Percy William Whitlock (1 June 1903 – 1 May 1946) was an English organist and post-romantic composer. He was born in Chatham, Kent, and was a student of Vaughan Williams at London's Royal College of Music. He quickly arrived at a musical idiom that combined elements of his teacher's output and that of Elgar. His lush harmonic style also bore traces of Gershwin and other popular composers of the 1920s, and there were other important stylistic features from such figures as Stanford, Rachmaninov and Roger Quilter. Like Vaughan Williams and Frederick Delius, he often used themes that sounded like folk songs but were, in fact, original creations.
From 1921 to 1930 he was assistant organist at Rochester Cathedral, before serving as Director of Music at St Stephen's Church, Bournemouth for the next five years, while combining this from 1932 with the role of that town's borough organist.
Among his organ works are Five Short Pieces (1929), Four Extemporisations (1933), Seven Sketches on Verses of the Psalms (1934), the Plymouth Suite (1937–1939) and the Sonata in C minor (1936). His creative gifts expressed themselves most completely in the smaller forms, and as a miniaturist he can stand alongside many composers much better remembered than he.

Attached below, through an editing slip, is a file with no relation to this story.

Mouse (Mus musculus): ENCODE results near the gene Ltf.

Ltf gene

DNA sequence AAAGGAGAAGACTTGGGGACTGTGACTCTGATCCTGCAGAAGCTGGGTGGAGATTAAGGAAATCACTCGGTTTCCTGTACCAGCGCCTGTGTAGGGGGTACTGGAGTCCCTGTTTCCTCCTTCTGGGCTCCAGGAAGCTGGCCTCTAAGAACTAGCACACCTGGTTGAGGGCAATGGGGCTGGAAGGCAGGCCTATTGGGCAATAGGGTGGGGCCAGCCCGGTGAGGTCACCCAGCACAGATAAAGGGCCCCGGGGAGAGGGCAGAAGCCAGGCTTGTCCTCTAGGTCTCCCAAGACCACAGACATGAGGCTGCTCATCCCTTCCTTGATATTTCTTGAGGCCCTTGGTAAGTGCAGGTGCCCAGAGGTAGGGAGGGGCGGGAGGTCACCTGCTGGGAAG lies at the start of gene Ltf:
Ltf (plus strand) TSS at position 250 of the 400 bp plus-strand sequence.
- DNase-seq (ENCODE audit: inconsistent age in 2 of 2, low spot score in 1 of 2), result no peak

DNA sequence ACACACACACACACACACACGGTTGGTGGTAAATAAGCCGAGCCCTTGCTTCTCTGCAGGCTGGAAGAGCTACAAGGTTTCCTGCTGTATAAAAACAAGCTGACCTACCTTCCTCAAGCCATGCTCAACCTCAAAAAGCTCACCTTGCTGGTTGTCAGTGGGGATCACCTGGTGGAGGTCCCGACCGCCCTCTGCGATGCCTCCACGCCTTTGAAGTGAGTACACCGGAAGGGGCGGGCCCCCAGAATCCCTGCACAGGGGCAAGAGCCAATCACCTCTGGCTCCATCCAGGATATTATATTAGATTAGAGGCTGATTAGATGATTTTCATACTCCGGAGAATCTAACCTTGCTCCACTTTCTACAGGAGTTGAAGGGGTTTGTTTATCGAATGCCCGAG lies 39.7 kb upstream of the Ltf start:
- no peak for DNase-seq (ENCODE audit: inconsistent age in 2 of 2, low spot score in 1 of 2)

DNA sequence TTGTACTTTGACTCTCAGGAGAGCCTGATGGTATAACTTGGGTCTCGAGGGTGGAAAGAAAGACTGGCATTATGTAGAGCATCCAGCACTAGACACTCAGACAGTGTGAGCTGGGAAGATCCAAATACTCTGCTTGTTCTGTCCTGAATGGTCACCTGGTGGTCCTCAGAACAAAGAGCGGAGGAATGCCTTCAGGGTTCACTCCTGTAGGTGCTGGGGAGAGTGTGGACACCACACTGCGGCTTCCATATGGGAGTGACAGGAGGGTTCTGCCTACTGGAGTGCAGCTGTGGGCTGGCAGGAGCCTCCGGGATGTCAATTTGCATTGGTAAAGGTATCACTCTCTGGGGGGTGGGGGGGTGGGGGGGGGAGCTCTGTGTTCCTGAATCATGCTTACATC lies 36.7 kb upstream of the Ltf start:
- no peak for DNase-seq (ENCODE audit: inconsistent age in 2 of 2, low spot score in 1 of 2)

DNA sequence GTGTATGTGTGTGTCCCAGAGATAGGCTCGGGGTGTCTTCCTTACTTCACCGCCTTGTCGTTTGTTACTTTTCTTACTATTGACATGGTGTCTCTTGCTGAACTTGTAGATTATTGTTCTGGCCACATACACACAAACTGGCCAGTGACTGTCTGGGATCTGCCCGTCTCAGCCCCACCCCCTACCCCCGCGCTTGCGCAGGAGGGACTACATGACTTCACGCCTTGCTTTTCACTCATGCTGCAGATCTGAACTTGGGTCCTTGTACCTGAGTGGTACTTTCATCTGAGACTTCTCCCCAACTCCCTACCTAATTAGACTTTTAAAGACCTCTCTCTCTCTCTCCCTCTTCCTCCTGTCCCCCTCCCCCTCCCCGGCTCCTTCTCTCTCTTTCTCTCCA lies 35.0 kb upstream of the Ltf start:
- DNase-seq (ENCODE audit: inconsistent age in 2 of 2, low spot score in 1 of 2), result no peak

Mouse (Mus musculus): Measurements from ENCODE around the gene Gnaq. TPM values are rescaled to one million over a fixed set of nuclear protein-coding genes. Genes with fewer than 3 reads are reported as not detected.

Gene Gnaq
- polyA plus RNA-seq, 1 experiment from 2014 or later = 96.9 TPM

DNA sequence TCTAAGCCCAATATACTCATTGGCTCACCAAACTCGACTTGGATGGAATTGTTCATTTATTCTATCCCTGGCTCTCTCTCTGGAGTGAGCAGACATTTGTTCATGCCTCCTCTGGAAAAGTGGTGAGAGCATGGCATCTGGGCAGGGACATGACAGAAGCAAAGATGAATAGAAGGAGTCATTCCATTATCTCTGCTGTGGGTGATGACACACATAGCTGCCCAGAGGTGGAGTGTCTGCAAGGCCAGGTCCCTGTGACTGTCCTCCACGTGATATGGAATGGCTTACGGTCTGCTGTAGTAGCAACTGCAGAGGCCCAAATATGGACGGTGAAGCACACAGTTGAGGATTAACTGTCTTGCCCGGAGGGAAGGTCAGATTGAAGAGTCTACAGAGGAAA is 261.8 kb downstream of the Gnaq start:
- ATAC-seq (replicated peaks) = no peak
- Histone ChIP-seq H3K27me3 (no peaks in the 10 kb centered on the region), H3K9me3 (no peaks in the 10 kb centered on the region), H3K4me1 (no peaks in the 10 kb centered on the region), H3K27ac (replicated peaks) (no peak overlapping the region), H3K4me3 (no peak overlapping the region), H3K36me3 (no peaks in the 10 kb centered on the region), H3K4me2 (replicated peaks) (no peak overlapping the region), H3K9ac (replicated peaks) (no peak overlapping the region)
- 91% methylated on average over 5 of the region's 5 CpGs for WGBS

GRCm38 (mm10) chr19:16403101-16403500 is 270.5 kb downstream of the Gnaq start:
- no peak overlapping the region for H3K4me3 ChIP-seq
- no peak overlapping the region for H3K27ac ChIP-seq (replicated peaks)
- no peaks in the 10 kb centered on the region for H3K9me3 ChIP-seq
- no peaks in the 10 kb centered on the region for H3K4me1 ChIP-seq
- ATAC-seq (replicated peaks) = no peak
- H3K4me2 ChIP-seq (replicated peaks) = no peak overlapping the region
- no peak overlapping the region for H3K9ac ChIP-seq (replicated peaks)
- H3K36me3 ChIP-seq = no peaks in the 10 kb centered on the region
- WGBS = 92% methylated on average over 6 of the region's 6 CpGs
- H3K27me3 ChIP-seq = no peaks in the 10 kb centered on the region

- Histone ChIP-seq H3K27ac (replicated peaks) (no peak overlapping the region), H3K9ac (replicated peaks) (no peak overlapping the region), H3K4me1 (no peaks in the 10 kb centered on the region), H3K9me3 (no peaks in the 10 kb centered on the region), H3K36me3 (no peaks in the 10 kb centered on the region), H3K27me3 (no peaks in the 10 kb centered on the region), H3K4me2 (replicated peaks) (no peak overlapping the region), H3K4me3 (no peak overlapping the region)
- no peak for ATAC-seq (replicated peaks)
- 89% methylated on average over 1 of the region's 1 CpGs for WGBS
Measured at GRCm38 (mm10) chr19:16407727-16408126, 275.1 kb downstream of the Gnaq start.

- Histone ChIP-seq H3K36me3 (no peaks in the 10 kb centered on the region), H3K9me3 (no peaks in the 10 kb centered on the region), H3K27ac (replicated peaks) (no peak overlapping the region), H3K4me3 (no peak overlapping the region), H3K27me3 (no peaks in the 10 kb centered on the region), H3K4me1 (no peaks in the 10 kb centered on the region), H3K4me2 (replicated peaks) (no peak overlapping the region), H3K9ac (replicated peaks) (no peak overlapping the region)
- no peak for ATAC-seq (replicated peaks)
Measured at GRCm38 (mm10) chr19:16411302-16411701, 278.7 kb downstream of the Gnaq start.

He was diagnosed with tuberculosis in his twenties, and also suffered from hypertension. Near the end of his life he lost his sight altogether, and he died in Bournemouth a few weeks before his 43rd birthday. For decades afterwards he remained largely forgotten. This neglect has eased in recent times, with the increased popularity of post-romantic organ literature.
"Five Short Pieces" were published by OUP in 1930. The second, "Folk Tune" is probably Whitlock's most famous and beloved work. It breathes the very essence of the English countryside, and needs no fuss or sentimentality to ruin it!
Attached below are photos of Whitlock, St. Stephen's, Bournemouth, and of Rochester Cathedral.